Retroperitoneal neuroendocrine tumour

Case contribution: Dr Radhiana Hassan


  •  A 25 years old student
  •  Presented with fever and left loin pain for 3 weeks
  •  Clinical examination shows ballotable mass at left loin
  •  Ultrasound shows mass lesion at left kidney



CT scan findings:

  • Images in axial soft tissue window plain and contrast-enhanced, sagittal contrast-enhanced soft tissue window
  • A large lobulated oval shaped mass is seen at the left retroperitoneal region measuring 13 cm in its largest dimension
  •  This mass is heterogeneously enhancing in post contrast study. Hypodense areas are seen at the periphery of the mass suggestive of necrotic/cystic component. Multiple dilated vessels are seen insinuating in between the mass.
  • Superiorly the mass extends until the pancreas just inferior to the splenic vein. Medially the mass has poor demarcation with the abdominal aorta from the level of L1 to L3 vertebral bodies. However both vessels are still patent. Inferiorly the mass ends at the level of L4/L5 intervertebral disc. Clear demarcation is observed between the mass and the left psoas muscle.
  • The mass appears to encase the left renal artery and displaced as well as stretch the left renal vein superoanteriorly.
  • The mass is compressing on the left pelvi-ureteric junction causing left moderate hydronephrosis. It pushes the left kidney laterally, abdominal aorta and the left psoas muscles medially. The mass also seen to push the D3/D4 part of the duodenum and proximal jejunum superoanteriorly.
  •  There is a calcified hypodense lesion abutting medial part of upper pole of the left kidney measuring about 2.2 x 4.2 cm . This could represent calcified lymph nodes. Multiple matted paraaortic lymph nodes are also seen with the largest measuring about 1.8 cm.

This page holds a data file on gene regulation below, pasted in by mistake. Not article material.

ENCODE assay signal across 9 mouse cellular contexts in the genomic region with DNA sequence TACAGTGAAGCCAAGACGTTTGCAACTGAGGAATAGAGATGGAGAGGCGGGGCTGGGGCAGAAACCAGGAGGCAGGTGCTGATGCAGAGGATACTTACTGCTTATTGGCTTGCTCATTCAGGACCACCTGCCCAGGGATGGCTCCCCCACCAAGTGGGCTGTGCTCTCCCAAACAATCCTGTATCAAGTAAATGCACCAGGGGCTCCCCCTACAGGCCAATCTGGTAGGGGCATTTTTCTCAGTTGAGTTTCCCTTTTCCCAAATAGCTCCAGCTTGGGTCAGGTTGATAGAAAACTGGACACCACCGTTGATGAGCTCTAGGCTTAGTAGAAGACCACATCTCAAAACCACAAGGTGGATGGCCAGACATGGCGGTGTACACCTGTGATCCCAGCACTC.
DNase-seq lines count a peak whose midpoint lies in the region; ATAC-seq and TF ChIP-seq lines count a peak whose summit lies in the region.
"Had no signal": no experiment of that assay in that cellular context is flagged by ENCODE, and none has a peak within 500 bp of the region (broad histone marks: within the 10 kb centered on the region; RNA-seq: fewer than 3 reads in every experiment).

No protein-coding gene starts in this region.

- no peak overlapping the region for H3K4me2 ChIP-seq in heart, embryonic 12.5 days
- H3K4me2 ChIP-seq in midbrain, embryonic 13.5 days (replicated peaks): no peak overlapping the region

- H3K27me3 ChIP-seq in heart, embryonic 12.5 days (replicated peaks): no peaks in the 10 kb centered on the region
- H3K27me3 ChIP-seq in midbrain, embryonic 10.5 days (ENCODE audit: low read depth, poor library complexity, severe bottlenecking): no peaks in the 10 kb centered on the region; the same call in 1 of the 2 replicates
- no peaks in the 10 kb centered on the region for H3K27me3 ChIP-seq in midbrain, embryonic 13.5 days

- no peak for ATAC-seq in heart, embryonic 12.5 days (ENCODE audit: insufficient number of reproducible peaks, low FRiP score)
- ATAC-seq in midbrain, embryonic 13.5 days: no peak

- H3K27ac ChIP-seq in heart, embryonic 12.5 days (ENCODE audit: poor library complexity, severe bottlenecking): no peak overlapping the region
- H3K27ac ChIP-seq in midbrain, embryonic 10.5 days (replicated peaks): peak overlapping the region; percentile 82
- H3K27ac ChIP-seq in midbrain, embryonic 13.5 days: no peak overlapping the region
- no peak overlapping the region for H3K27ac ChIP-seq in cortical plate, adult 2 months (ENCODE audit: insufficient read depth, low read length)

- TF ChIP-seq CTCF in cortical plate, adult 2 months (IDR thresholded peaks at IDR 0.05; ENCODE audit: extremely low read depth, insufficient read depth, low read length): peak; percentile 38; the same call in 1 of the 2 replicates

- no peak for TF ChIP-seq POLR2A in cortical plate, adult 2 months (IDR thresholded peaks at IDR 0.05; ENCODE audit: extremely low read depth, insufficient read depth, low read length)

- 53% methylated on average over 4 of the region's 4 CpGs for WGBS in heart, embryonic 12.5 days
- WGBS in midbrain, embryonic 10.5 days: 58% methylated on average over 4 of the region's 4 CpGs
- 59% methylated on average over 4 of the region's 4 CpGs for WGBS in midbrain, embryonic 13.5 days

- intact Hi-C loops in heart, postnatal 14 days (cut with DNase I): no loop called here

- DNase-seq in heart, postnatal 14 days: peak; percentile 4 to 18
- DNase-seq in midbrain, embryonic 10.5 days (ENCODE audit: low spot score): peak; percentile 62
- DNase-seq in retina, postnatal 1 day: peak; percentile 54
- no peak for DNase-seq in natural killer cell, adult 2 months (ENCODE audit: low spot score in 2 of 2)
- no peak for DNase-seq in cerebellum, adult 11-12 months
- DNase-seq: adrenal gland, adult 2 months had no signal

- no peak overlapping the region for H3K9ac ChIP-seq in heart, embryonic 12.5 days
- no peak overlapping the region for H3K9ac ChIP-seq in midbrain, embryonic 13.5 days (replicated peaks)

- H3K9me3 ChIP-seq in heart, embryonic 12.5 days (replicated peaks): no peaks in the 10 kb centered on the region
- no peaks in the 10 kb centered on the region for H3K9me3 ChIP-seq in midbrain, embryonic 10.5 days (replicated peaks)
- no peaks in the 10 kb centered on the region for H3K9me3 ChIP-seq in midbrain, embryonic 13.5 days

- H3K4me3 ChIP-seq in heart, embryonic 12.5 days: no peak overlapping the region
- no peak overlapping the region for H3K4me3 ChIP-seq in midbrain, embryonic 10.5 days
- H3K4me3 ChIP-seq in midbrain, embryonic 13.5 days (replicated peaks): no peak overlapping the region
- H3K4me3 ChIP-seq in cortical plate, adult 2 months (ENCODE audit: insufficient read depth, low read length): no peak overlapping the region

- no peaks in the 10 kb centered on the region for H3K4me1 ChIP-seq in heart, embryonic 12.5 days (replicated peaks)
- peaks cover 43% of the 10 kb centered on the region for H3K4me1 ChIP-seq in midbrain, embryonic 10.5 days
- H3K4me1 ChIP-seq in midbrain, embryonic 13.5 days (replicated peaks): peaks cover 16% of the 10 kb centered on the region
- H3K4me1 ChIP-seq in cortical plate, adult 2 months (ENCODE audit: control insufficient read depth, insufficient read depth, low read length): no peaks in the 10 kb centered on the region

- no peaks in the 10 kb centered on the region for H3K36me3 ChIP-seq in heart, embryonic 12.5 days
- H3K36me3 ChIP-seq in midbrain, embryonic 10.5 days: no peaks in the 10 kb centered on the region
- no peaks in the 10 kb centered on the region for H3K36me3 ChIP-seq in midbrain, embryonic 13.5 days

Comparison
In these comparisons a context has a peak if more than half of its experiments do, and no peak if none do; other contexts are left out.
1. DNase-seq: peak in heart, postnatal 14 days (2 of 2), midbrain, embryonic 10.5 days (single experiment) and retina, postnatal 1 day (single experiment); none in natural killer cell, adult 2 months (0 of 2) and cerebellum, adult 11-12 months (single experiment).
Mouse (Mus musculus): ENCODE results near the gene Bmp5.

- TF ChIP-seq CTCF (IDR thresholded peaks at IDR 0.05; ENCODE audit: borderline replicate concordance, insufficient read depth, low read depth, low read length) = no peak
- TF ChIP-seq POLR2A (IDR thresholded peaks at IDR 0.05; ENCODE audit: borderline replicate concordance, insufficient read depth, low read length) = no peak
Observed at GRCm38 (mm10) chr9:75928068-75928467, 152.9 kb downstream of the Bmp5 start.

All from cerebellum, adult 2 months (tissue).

HPE result and Diagnosis:

  •  Left retroperitoneal neuroendocrine tumour grade 1


  •  Neuroendocrine tumours (NRTs) represent wide spectrum of diseases. It ranges from carcinoid tumour, pheochromocytoma, GI NETs, pancreatic NET, pulmonary NETs, thyroid medullary tumours and Merkel cell carcinoma. Gastroenteropancreatic NETs are the largest group of primary NETs that arise in the abdominal cavity.
  • It can also be divided as functioning or non-functioning, slow-growing and more aggressive lesions and so on.
  • Primary neuroendocrine tumours of the retroperitoneum are extremely rare. NETs found in the retroperitoneum are usually metastatic.
  • Retroperitoneal NETs are more commonly seen in 4th-6th decades with a median age of 54 years old
  • A slight female predominance noted
  • Most retroperitoneal NETs are asymptomatic or presented with non-specific symptoms. No carcinoid syndrome associated with this tumour (non-functioning tumour)
  •  Most retroperitoneal NETs are large in size at presentation ranges from 4-21 cm.
  • On imaging it is seen as well-defined, hypervascular mass round or ovoid homogenous solid lesion. Large tumours may have cystic component, hemorrhage and necrotic areas. No calcification within the mass. Enhancement can be homogenous, ring-like or heterogenous.
  • Differential diagnosis include plexiform neurofibroma, lymphangiomyomatosis, primary retroperitoneal mucinous cystadenocarcinoma


Author: radhianahassan